Home Legal Issues Ohio High court denies request for photos

Ohio High court denies request for photos


The Ohio Supreme Court ruled Wednesday that photographs of police officers may be shielded under state public records law, raising newspapers’ concerns that police departments might stop releasing incident reports or any records that name an officer.

City attorneys and a police union official said no such movement to withdraw already public records is afoot.

The court unanimously rejected lawsuits by The (Cleveland) Plain Dealer and The (Youngstown) Vindicator, which were seeking photos of officers. The newspapers were backed by other media organizations including The Associated Press.

The ruling said the photos fall within an exemption in the public records law that shields any records identifying a person’s occupation as a law enforcement officer, firefighter or emergency medical technician.

The newspapers had accepted that the exemption would apply to photographs. Still, they argued that the law is so broadly worded, it could prevent anyone from ever identifying an officer – even citizens trying to identify officers they want to accuse of misconduct.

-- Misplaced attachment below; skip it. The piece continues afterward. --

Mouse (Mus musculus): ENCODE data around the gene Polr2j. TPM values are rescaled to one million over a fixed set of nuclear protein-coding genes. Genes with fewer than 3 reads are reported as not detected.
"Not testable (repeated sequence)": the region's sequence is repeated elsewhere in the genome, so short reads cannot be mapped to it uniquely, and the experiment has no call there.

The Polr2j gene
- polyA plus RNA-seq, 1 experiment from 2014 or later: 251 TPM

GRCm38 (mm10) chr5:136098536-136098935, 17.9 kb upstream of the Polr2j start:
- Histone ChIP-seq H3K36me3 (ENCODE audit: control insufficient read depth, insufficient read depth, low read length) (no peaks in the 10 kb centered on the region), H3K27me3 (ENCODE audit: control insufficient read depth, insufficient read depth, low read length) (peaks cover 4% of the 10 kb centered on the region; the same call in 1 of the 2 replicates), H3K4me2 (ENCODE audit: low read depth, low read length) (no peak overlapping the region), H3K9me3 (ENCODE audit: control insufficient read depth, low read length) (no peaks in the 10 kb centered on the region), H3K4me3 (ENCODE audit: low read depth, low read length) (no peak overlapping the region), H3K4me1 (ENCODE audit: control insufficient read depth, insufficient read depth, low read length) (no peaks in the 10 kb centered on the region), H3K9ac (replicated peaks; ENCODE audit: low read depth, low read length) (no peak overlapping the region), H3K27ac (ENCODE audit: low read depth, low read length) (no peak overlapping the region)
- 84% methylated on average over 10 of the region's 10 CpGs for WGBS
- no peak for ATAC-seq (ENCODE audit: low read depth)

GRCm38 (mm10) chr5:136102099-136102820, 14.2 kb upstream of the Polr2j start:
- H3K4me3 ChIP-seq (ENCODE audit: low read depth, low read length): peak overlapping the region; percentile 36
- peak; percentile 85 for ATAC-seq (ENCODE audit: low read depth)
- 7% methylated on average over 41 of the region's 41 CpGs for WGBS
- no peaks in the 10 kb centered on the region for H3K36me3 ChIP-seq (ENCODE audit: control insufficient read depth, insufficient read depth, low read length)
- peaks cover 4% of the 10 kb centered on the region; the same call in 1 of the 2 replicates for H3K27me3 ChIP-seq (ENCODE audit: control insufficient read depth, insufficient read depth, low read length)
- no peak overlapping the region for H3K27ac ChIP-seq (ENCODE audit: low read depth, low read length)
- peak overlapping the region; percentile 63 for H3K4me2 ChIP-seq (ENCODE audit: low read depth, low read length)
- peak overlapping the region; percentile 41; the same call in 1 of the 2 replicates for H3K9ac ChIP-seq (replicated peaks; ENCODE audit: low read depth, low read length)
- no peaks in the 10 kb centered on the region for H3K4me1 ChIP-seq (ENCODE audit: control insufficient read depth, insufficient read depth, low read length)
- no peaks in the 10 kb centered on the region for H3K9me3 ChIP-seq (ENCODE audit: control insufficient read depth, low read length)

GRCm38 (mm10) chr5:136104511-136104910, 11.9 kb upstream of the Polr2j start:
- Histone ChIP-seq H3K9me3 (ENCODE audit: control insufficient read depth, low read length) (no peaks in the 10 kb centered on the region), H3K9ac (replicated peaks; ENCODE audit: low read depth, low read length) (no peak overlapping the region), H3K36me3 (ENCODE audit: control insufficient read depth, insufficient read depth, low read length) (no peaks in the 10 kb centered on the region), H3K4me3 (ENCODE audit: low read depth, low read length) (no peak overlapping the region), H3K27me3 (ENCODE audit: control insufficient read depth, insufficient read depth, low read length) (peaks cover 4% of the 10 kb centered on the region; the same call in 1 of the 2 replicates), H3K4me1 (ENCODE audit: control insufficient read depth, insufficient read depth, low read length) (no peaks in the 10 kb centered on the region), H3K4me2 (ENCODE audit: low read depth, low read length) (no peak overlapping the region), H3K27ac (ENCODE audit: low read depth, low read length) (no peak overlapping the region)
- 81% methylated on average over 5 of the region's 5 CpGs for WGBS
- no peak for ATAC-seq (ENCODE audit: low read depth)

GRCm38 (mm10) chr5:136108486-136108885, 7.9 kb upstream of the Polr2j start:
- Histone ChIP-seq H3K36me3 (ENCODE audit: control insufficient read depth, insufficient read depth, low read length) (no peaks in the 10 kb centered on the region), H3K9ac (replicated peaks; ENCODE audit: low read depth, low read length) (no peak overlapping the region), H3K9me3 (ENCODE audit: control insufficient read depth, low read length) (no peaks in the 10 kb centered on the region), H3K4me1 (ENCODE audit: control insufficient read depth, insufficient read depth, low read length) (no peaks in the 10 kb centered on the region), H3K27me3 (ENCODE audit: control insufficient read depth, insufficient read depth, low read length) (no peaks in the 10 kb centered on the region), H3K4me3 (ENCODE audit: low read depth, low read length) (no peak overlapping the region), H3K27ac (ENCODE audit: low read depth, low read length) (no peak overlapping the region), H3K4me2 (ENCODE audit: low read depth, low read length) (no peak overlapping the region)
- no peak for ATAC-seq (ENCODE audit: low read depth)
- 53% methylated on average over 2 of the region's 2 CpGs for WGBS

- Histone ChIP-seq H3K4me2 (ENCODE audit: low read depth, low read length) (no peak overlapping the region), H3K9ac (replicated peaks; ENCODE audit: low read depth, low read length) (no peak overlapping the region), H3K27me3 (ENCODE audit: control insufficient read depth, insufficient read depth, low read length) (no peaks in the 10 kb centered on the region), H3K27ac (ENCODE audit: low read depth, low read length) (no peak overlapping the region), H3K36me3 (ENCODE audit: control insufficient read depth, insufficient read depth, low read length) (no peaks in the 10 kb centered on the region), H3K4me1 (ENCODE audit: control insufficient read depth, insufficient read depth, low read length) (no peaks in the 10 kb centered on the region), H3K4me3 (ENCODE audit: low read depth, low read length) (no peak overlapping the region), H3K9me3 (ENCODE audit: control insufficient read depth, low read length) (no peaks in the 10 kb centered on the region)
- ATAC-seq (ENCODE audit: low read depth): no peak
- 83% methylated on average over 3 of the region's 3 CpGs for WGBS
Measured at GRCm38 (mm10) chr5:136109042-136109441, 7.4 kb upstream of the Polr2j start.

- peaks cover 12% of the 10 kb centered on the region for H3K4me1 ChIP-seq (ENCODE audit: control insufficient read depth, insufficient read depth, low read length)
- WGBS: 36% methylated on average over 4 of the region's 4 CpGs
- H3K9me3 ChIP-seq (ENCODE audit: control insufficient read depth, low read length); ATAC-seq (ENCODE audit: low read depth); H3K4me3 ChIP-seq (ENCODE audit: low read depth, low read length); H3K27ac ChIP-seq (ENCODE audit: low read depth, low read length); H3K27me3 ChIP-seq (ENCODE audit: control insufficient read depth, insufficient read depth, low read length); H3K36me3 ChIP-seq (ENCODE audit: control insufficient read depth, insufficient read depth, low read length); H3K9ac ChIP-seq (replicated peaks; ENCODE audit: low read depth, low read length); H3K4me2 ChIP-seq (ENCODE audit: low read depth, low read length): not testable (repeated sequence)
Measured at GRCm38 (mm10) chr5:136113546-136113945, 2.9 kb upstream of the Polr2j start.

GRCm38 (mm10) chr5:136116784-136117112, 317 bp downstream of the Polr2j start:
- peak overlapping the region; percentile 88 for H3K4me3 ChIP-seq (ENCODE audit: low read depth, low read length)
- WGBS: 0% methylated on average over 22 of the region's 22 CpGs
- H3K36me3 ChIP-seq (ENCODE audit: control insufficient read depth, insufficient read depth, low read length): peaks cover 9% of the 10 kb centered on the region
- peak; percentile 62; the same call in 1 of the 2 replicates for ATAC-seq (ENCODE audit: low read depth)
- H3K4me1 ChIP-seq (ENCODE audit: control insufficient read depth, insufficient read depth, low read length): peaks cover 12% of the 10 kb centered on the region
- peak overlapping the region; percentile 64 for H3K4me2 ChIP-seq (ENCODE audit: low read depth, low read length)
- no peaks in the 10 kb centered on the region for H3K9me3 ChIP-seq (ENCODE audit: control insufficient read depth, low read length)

The justices focused only on photographs and ignored the larger issue of how the law applies to other records, said Fred Gittes, who represented The Vindicator.

“They are basically creating a situation where police departments will make the broadest interpretation of the courts, saying, hey, if it applies to photos, it applies to everything,” Gittes said.

The justices said they had no choice. “When a statute is unambiguous in its terms, courts must apply it rather than interpret it,” said the opinion written by Justice Evelyn Lundberg Stratton.

The cities say the ruling had nothing to do with other records.

The ruling simply protects the safety of officers who might go undercover, said Tom Kaiser, chief trial counsel for the Cleveland Law Department.

“There’s no grand plan to start withholding everything,” he said.

Attorney David Marburger said he would recommend that media organizations urge lawmakers to change the wording of the law. Frank Deaner, lobbyist for the Ohio Newspaper Association, said he was working with lawmakers to accomplish that.

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